If your breath has a metallic smell, it could be a sign of bacteria growing below the gum line, which can lead to inflammation and even infection. This is known as periodontitis and is more likely to occur if you smoke, don't brush your teeth or floss regularly, or have a family history of gum disease. Halitosis is an oral health problem in which the main symptom is bad breath. To treat this preventable condition, it's important to identify the cause.
It can be difficult to assess your own breath, so it's best to ask a close friend or family member for their opinion. People who are lactose intolerant may emit a sour or milk-like smell due to their body's inability to break down milk proteins. Dry mouth can be caused by certain medications, salivary gland disorders, or breathing through the mouth instead of the nose. Fruity bad breath or an acetone-like odor (similar to nail polish remover) can indicate a serious complication in diabetic patients called ketoacidosis.
Food particles that get trapped in the tonsils can form hard stones that irritate the throat and cause bad breath. Dehydration, dry mouth, and poor oral hygiene are all directly related to halitosis, but this condition can also be an early warning sign for some people and an advanced symptom for other bodily conditions, depending on the smell of the breath. Researchers from the University of Latvia used an electronic nose to detect different profiles of volatile organic compounds (VOCs) in exhaled breath from 475 subjects, including 252 patients with lung cancer, 223 patients with different lung conditions and healthy volunteers, 265 smokers and 210 non-smokers. Studies show that 50 percent of adults have experienced bad breath at some point in their lives.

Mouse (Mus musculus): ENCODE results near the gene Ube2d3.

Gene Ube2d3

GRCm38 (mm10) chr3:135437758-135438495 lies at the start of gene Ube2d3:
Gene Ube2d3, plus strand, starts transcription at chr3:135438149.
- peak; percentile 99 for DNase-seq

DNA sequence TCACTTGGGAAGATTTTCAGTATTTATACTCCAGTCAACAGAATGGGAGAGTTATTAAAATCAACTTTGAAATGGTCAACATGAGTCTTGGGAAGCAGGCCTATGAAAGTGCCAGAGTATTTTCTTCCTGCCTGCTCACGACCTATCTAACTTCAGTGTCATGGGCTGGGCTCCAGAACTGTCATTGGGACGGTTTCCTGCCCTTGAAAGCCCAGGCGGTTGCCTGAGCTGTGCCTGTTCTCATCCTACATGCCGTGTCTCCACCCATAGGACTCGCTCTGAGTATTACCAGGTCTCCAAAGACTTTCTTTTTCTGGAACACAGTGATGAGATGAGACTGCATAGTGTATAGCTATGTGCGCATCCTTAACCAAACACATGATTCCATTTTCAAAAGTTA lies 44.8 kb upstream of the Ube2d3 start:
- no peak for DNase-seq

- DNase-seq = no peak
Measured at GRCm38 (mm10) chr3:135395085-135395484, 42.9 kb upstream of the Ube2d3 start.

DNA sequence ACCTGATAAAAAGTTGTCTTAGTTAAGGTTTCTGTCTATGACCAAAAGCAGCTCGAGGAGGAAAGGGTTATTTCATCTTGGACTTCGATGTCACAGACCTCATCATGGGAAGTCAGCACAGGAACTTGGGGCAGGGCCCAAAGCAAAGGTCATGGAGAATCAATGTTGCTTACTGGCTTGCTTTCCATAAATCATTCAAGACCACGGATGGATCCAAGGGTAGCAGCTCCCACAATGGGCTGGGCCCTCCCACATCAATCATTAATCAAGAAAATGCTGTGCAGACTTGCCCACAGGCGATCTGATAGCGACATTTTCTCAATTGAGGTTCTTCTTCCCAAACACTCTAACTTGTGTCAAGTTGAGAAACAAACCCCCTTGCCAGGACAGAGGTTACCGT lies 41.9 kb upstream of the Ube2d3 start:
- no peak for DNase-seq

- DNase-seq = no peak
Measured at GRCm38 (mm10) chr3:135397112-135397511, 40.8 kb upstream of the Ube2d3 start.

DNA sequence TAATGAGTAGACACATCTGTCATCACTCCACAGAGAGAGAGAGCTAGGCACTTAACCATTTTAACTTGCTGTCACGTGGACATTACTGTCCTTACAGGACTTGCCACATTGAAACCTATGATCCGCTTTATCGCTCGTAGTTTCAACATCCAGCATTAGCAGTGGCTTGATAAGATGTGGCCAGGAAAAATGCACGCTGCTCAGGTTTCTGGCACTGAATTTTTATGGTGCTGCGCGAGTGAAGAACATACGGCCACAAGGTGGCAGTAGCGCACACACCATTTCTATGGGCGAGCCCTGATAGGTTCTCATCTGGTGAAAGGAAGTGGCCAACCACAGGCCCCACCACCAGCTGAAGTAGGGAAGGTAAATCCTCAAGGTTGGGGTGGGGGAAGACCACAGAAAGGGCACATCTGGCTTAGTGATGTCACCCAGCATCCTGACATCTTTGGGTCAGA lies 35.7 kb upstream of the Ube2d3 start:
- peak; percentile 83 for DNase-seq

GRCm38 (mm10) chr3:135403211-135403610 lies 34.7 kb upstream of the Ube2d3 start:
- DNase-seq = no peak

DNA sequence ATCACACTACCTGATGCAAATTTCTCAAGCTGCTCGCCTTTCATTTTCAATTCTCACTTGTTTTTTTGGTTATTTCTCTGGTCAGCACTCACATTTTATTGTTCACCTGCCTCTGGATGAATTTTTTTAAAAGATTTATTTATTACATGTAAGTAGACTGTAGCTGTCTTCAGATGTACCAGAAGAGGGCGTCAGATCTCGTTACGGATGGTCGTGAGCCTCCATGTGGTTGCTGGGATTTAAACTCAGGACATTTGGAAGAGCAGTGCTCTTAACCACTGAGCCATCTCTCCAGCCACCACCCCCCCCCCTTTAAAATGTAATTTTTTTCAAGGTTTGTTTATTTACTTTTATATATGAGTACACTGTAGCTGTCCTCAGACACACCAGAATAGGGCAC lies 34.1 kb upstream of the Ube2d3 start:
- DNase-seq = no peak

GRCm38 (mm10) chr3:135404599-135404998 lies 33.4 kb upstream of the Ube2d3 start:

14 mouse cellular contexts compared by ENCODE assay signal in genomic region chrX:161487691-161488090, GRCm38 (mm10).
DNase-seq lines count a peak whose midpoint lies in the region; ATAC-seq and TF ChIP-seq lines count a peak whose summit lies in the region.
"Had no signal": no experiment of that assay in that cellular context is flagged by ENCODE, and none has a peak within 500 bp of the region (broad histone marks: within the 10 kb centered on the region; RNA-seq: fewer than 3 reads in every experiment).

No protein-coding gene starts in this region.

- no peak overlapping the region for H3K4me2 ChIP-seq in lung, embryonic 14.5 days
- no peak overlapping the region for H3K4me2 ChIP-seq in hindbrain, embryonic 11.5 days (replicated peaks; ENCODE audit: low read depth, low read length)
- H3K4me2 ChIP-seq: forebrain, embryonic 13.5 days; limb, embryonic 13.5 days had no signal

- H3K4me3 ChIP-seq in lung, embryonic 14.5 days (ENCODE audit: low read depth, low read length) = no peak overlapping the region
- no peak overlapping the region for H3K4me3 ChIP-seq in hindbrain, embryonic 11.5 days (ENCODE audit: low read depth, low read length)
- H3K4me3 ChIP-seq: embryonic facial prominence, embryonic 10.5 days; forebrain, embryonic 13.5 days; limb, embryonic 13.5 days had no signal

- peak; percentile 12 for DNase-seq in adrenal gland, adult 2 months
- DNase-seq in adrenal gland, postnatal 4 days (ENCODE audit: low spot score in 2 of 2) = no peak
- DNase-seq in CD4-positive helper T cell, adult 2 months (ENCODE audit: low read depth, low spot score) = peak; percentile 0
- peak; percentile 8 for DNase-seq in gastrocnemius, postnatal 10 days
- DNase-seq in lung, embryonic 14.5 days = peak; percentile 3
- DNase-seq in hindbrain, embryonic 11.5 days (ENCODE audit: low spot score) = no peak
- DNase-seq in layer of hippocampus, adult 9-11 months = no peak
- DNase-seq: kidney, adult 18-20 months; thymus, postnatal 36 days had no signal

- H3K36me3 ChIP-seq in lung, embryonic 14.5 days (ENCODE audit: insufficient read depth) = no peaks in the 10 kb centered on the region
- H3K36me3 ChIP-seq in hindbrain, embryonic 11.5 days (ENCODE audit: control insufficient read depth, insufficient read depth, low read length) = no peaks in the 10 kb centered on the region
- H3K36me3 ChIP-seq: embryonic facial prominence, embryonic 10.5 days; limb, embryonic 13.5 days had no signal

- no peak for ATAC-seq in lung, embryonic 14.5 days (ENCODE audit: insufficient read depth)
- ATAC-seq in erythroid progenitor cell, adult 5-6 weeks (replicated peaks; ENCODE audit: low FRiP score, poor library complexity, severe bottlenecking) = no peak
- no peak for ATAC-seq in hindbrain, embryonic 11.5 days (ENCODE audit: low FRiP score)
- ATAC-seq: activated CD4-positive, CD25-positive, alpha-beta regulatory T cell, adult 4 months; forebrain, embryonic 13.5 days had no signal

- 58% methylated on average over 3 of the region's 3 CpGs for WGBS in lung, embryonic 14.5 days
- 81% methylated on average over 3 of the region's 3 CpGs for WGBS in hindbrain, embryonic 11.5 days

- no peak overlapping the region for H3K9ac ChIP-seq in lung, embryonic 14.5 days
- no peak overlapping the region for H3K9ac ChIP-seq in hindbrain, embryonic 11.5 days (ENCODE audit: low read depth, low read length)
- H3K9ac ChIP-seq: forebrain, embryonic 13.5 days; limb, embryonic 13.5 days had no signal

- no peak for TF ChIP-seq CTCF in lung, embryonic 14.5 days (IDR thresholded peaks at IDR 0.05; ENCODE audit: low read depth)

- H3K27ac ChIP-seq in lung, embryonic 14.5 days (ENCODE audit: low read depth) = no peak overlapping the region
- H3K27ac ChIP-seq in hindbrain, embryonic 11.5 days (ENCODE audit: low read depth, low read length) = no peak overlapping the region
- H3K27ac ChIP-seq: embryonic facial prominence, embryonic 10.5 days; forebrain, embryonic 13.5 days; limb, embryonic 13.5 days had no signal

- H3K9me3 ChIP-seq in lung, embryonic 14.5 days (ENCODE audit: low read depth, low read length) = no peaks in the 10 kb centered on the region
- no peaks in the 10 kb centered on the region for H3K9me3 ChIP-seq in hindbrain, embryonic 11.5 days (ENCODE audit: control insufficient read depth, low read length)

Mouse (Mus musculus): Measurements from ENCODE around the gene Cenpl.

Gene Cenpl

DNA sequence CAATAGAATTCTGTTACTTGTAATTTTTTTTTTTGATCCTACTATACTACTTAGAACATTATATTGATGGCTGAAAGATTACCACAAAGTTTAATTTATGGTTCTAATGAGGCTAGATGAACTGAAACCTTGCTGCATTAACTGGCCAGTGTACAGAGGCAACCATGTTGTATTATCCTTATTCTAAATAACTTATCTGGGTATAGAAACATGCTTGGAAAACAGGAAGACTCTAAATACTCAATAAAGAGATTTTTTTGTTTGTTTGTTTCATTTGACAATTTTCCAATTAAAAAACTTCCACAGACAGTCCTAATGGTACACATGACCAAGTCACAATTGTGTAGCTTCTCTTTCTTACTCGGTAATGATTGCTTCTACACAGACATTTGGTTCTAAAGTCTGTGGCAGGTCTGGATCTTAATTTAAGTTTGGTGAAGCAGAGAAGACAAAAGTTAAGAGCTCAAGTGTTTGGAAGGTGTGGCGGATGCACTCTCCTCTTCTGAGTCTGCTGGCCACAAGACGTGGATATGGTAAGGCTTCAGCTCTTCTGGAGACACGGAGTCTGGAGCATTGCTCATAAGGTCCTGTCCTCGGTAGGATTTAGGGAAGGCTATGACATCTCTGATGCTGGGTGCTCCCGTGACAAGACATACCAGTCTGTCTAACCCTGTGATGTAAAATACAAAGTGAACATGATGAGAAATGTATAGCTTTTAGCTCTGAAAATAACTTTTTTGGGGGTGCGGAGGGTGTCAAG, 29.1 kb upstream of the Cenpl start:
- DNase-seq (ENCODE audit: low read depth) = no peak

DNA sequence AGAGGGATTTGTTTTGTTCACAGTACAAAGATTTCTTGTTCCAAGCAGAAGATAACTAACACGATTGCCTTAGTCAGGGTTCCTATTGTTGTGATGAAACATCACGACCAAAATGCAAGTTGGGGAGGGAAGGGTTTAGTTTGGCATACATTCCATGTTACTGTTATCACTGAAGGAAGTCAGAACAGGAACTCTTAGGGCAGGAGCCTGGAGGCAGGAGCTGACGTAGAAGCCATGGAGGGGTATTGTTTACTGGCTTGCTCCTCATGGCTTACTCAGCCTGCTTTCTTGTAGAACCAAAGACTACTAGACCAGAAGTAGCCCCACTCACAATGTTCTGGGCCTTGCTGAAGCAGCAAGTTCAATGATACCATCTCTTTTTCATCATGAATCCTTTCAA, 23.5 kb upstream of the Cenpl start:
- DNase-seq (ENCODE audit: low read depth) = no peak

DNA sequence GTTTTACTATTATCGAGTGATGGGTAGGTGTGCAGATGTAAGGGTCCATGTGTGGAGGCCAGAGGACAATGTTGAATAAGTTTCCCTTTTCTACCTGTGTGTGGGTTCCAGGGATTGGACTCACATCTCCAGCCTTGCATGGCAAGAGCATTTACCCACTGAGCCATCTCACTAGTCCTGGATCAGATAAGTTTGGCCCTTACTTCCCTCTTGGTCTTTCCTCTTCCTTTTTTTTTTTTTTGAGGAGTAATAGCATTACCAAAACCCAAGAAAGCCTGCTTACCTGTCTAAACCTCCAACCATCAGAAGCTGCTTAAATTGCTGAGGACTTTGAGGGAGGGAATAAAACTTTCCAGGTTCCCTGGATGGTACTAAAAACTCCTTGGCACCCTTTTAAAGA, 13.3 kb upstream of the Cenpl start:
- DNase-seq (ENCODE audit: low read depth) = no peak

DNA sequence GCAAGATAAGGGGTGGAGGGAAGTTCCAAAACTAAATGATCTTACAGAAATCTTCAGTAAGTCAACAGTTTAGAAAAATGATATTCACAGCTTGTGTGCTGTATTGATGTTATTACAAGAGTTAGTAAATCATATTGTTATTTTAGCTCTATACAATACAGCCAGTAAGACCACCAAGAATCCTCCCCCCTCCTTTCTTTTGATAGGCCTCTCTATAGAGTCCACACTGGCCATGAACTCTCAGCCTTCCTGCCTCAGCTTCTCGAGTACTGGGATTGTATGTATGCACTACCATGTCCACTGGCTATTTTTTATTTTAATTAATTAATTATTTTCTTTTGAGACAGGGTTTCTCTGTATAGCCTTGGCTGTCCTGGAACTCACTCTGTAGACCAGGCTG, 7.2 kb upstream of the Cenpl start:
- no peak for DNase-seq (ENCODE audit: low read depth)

A fishy smell can occur when kidney failure affects the respiratory system and causes respiratory problems. Dry mouth can be caused by certain medications, salivary gland problems, or simply by breathing through the mouth. The hardening of mucus inside the tonsils (known as “runny nose”) can clog the nose and produce strange breath, while generalized coughs, colds, and chronic sinus infections can cause a smell similar to naphthalene by converting proteins contained in mucus into “skatole” - a natural compound commonly found in coal tar and feces. The longer you wait to brush your teeth and floss food particles from your mouth, the more likely you are to experience bad breath.
Poor dental hygiene is usually the cause of halitosis, but it can also indicate another underlying medical condition. Some people worry too much about their breath even though they have little or no smell in their mouths, while others have bad breath and don't know it. The main symptom of halitosis is a bad smell from the mouth that is considered to be beyond a socially acceptable level.